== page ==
‘Understanding how permanent policies regarding remote work may impact employee morale, mental health and productivity is critical’
Nearly half of professionals working remotely (49 per cent) say that being on camera during meetings makes them more exhausted, according to a report from Virita, a remote team performance company.
Sixty-one per cent of respondents say that all their meetings are done by video.
“In my conversations with business leaders throughout the pandemic, the majority said engaging with employees on webcams has increased engagement and productivity. Unfortunately, our study indicates the opposite,” says Cynthia Watson, Virtira CEO.
Meanwhile, a quarter (26 per cent) are neutral on the matter and another 25 per cent say being on camera does not make them more exhausted.
Canadian HR Reporter recently spoke with an expert for tips on combatting Zoom fatigue.
Young workers least happy
Being on camera is exhausting for 58 per cent of introverts, but many extroverts (40 per cent) and those with balanced or adapted personalities (37 per cent) have the same experience.
Meanwhile, younger workers appear to be most affected: 64 per cent of 18- to 24-year-olds share the same experience compared to 25- to 34-year-olds (57 per cent), 35- to 44-year-olds (50 per cent), 45- to 54-year-olds (43 per cent), 55- to 64-year-olds (40 per cent) and those aged 65 or older (21 per cent).
Thirty per cent of respondents say they are on webcam two to three hours each day while 26 per cent are on it an hour a day. A quarter (25 per cent) are on camera less than one hour a day.
But some are logging four to five hours a day (11 per cent), five to seven hours a day (five per cent) and eight hours or more in a day (two per cent).
Thirty-two per cent say being on camera during meetings is distracting and 66 per cent say it makes it hard to multi-task.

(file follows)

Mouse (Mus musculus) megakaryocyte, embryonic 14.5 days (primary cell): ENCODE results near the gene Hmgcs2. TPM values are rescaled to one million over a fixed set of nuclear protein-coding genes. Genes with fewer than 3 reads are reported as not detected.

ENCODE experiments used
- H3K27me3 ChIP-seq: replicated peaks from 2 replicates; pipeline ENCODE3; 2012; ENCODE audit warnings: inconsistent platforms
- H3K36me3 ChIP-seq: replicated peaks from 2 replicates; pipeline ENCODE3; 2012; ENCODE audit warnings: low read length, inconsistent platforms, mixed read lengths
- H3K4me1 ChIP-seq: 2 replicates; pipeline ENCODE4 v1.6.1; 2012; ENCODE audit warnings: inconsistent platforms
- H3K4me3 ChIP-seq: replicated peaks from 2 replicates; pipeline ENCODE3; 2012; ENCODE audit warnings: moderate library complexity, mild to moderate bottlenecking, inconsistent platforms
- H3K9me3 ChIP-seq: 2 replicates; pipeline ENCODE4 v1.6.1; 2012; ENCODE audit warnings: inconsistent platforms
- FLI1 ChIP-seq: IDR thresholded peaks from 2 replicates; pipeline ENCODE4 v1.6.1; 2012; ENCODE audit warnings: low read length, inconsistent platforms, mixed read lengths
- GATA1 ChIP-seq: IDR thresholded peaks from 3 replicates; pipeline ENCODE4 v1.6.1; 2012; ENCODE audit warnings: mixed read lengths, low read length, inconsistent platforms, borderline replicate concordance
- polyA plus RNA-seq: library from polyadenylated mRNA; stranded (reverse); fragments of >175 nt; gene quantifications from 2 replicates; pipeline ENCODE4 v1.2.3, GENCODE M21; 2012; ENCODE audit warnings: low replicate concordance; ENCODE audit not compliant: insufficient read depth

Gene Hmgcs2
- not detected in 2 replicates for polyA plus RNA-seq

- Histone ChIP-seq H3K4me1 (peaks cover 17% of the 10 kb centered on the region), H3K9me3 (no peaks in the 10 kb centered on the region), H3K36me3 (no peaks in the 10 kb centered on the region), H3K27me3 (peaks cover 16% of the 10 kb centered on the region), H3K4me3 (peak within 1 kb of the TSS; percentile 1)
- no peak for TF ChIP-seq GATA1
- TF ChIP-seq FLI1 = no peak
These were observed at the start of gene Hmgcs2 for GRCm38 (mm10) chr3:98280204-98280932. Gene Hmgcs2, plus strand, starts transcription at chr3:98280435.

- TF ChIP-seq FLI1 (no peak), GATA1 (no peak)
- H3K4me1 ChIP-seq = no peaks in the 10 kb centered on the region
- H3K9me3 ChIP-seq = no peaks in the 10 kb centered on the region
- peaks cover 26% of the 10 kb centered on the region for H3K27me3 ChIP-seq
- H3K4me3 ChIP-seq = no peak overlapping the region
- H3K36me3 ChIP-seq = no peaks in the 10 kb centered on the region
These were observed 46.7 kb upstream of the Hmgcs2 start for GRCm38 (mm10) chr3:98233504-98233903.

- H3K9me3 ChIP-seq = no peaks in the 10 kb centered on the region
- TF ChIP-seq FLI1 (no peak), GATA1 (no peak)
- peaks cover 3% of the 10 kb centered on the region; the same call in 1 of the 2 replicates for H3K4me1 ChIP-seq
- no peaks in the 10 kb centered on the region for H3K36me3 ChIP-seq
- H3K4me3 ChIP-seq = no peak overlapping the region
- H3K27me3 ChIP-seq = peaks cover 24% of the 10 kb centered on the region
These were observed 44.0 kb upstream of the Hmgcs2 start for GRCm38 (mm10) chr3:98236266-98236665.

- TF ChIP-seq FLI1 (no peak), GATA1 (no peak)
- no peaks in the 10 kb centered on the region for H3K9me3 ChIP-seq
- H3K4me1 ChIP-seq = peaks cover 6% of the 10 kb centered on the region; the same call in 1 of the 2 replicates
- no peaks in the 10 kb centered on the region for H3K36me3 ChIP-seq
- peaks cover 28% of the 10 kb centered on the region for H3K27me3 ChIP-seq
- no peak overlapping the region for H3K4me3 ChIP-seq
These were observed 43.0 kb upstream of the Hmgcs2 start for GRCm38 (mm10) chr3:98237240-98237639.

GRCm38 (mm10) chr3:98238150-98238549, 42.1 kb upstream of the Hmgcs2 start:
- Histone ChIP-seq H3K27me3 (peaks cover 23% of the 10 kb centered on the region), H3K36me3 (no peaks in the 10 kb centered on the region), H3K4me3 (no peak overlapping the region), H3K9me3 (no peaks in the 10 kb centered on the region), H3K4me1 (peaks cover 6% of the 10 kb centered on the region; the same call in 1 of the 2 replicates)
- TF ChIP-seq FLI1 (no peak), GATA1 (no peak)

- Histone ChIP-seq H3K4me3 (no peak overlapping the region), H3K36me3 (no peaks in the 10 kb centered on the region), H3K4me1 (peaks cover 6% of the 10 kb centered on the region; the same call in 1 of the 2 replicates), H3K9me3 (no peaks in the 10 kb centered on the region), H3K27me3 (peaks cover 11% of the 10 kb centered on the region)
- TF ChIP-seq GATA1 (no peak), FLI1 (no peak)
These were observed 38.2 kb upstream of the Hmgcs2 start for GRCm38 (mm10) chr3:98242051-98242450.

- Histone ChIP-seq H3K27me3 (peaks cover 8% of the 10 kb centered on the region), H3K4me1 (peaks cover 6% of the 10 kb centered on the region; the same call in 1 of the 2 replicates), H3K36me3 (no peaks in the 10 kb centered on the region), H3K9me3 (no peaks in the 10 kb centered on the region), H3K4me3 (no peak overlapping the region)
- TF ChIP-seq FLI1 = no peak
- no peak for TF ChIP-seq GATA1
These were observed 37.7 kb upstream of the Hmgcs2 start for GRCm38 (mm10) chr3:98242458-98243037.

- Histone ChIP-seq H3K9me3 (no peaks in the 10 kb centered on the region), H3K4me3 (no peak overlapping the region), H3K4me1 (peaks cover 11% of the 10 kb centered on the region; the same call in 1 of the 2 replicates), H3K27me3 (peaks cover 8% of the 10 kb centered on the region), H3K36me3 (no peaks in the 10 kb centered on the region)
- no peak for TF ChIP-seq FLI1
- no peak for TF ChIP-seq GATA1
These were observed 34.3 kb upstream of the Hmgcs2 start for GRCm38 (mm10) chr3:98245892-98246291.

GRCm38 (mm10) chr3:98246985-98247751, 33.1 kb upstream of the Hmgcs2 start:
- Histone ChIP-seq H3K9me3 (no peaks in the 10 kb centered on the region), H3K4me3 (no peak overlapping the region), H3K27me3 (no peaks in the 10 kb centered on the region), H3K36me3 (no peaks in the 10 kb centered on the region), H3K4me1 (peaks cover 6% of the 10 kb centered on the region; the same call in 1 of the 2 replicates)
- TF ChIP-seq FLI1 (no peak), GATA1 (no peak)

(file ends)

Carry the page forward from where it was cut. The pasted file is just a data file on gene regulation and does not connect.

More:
“Up to 80 per cent of businesses are reporting they will move towards fully remote or a hybrid/flex model,” says Watson. “Understanding how permanent policies regarding remote work may impact employee morale, mental health and productivity is critical information for them to have.”
Why use video?
Nearly three in 10 (28 per cent) say that they use camera during meetings because the meeting leader says so. Meanwhile, 26 per cent feel they have to because the group is on camera. Twenty-three per cent say it’s company policy while 10 per cent say it’s departmental policy.
Just eight per cent use video on calls for team engagement, found the survey of more than 1,700 executives, managers and Jan. 1 and Feb. 8, 2021.
But it’s not all bad, as 60 per cent say being on camera makes them feel more engaged with the team and 65 per cent say being on camera during meetings helps them connect to the team. More than four in 10 (43 per cent) also say being on camera during meetings makes them more productive and 35 per cent say it makes them less lonely.
However, video calls can also get people into trouble, as seen recently when a legal analyst was caught masturbating during a work call.